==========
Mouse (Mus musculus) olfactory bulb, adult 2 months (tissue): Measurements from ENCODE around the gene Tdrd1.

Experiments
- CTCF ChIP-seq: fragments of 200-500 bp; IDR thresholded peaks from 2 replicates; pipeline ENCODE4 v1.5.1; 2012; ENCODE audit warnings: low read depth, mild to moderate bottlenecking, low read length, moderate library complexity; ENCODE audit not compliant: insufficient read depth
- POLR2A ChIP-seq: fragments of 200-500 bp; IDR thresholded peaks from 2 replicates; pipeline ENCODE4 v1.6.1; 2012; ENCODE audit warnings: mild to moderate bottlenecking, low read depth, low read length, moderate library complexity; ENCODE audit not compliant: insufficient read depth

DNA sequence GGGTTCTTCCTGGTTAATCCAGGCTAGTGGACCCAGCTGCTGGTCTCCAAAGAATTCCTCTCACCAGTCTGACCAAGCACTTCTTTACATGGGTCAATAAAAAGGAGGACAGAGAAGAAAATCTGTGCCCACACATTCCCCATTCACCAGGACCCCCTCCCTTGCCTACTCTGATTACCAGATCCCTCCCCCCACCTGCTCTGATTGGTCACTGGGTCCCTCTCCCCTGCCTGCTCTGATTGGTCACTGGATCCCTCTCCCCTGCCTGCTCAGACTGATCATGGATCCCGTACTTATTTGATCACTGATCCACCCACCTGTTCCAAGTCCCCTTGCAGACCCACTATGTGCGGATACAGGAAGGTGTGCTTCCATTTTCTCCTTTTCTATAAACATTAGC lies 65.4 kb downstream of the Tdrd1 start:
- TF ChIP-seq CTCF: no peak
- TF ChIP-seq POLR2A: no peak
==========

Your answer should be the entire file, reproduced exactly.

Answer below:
Mouse (Mus musculus) olfactory bulb, adult 2 months (tissue): Measurements from ENCODE around the gene Tdrd1.

Experiments
- CTCF ChIP-seq: fragments of 200-500 bp; IDR thresholded peaks from 2 replicates; pipeline ENCODE4 v1.5.1; 2012; ENCODE audit warnings: low read depth, mild to moderate bottlenecking, low read length, moderate library complexity; ENCODE audit not compliant: insufficient read depth
- POLR2A ChIP-seq: fragments of 200-500 bp; IDR thresholded peaks from 2 replicates; pipeline ENCODE4 v1.6.1; 2012; ENCODE audit warnings: mild to moderate bottlenecking, low read depth, low read length, moderate library complexity; ENCODE audit not compliant: insufficient read depth

DNA sequence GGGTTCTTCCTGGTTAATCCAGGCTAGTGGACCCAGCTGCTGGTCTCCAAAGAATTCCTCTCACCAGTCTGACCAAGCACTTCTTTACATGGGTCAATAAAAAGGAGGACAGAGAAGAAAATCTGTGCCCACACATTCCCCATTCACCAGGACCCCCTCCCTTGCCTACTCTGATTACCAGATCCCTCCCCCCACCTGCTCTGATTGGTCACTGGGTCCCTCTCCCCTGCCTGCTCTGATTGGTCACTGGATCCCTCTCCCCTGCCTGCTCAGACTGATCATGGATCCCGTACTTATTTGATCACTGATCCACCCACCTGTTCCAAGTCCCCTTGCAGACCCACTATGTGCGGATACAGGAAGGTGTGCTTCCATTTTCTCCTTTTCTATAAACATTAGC lies 65.4 kb downstream of the Tdrd1 start:
- TF ChIP-seq CTCF: no peak
- TF ChIP-seq POLR2A: no peak